Solidago rugosa ‘Fireworks’

Solidago rugosa ‘Fireworks’ is a goldenrod that offers a spectacular flowering display that reminds many of exploding fireworks. The abundant blooms produced in late summer are a pollinator favorite, with hordes of buzzing insects adding to the explosive display.

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The Fourth of July holiday often includes parades, barbecues and fireworks.

Fireworks often fill the night sky with their colorful, albeit fleeting, displays.

The fireworks don’t have to be restricted to the Fourth, though.

Whether it be their color, flower shape or name, a number of plants can add some “fireworks” to your landscape to enjoy throughout the growing season.

Clematis ‘Fireworks’

This deciduous, semi-woody climbing clematis can grow to be 8-to-12-feet tall. It produces large 6-to-8-inch purple flowers with a pinkish-red strip in the middle of each petal.

“Fireworks” is a group 2 clematis, meaning it will bloom on old wood from late spring to early summer and then again from late summer to early fall on new growth.

Hardiness zones: 4-8.

Chrysanthemum ‘Fireworks Igloo’

These prolific bloomers produce numerous 2.5-inch-wide lavender-pink flowers with slender petals, which will start blooming in early fall and will continue until frost.

They are compact plants, growing 1.5-to-2-feet tall and 2-to-2.5-feet wide with a dome-shaped habit without needing to be pinched back.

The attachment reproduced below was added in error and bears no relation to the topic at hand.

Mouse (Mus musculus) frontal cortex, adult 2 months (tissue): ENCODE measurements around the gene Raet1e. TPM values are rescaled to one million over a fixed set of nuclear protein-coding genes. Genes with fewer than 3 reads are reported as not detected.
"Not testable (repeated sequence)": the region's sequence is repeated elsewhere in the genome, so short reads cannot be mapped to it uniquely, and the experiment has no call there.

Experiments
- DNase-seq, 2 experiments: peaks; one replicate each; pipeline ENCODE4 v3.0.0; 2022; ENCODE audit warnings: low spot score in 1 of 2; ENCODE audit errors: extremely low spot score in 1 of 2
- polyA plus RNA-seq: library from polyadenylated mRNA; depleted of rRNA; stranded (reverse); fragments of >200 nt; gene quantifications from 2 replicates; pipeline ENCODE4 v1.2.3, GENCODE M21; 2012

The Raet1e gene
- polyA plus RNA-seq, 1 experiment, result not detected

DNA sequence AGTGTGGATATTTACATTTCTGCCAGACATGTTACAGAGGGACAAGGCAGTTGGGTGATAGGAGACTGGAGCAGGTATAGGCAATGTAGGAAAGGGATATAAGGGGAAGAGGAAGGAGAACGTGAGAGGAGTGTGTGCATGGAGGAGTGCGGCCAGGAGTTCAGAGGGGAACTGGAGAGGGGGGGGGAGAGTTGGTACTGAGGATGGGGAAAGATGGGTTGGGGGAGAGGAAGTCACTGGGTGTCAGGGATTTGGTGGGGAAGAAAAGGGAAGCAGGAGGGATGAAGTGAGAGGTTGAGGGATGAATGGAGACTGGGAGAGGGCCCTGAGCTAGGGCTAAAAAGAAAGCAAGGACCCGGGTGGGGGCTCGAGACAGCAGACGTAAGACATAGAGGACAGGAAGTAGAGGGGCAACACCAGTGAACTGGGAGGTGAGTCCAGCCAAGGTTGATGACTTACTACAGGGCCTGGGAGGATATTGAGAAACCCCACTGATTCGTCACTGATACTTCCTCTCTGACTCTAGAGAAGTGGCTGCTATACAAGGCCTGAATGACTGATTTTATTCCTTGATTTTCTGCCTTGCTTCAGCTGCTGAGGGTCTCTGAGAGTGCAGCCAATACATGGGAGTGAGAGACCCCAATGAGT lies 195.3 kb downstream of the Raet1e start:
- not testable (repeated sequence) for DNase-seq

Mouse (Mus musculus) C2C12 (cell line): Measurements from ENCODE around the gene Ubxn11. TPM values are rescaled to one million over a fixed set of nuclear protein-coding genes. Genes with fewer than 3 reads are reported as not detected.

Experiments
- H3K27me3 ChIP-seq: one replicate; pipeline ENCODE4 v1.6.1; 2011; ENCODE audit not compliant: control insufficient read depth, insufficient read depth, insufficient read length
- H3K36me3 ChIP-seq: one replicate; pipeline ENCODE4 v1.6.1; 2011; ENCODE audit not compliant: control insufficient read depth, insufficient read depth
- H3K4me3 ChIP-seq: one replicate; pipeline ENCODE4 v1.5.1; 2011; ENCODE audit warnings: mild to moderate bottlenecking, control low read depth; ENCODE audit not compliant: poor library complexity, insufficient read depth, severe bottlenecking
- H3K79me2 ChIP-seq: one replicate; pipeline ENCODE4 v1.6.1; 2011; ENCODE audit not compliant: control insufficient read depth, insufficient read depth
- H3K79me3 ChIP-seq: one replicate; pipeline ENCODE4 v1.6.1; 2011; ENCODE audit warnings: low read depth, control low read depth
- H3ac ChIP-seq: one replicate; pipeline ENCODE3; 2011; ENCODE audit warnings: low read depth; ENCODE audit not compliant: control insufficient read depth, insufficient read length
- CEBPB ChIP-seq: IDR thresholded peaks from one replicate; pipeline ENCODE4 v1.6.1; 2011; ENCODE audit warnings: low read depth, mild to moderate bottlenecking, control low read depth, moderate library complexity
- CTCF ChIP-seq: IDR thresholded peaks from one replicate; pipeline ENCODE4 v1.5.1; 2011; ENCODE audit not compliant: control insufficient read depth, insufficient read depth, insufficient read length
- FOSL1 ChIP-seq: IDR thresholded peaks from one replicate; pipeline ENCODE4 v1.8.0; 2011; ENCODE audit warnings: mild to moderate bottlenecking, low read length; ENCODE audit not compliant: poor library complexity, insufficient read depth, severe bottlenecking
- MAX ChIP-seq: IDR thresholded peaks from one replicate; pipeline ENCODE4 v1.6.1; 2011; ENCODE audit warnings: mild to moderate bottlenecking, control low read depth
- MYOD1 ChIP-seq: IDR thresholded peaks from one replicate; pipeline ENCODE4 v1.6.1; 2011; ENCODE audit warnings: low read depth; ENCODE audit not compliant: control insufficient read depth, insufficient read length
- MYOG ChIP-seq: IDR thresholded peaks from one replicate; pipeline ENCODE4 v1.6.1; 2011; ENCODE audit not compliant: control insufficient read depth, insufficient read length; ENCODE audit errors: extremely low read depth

Hardiness zone: 4-9.

Gomphrena ‘Fireworks’

This globe amaranth reaches 3-to-4-feet tall and wide. These long-blooming plants produce numerous 1-inch flowers.

Each flower is actually a cluster of smaller flowers with bright pink bracts with yellow stamens sticking out, resembling an exploding firework.

Hardiness zones: 9-10, so it’s treated as an annual in our area (zone 5).

Hosta ‘Fireworks’

Like other hostas, these prefer moist, shady conditions. This compact cultivar produces upright 8-to-10-inch-long, slightly twisted leaves.

The leaves have green margins and yellow to creamy white centers. They will produce lavender flowers on cream-colored stalks in late summer.

Hardiness zones: 3-8.

Pennisetum setaceum ‘Fireworks’

This clump-forming grass will grow 3-to-4-feet tall with thin, arching leaves. The leaves are variegated with white and green near the base, turning burgundy and pink along the rest of the leaf. During the summer, they will produce burgundy foxtail-like flowers that will turn tan as they age. This cultivar does not produce viable seed.

Hardiness zones: 9-11, treated as an annual.

Solidago rugosa ‘Fireworks’

This clump-forming goldenrod reaches 3-to-4-feet tall with dark green leaves throughout the growing season.

They begin blooming in late summer or early fall, producing bright yellow flowers on 18-inch arching stems that resemble the trails of fireworks that are very attractive to pollinators. While many goldenrods tend to aggressively spread, this cultivar spreads slowly and typically doesn’t cause problems in the landscape.

The bright yellow flowers of goldenrod often get a bad rap, as they are often blamed for people’s allergies in the fall. However, ragweed is the likely culprit for these seasonal allergies. It blooms at the same time but doesn’t have showy flowers like goldenrod, so it often goes unnoticed.

Ken Johnson is a horticulture educator with the UI Extension serving Calhoun, Cass, Greene, Morgan and Scott counties. This column also appears in the “Good Growing” blog at go.illinois.edu/goodgrowing.

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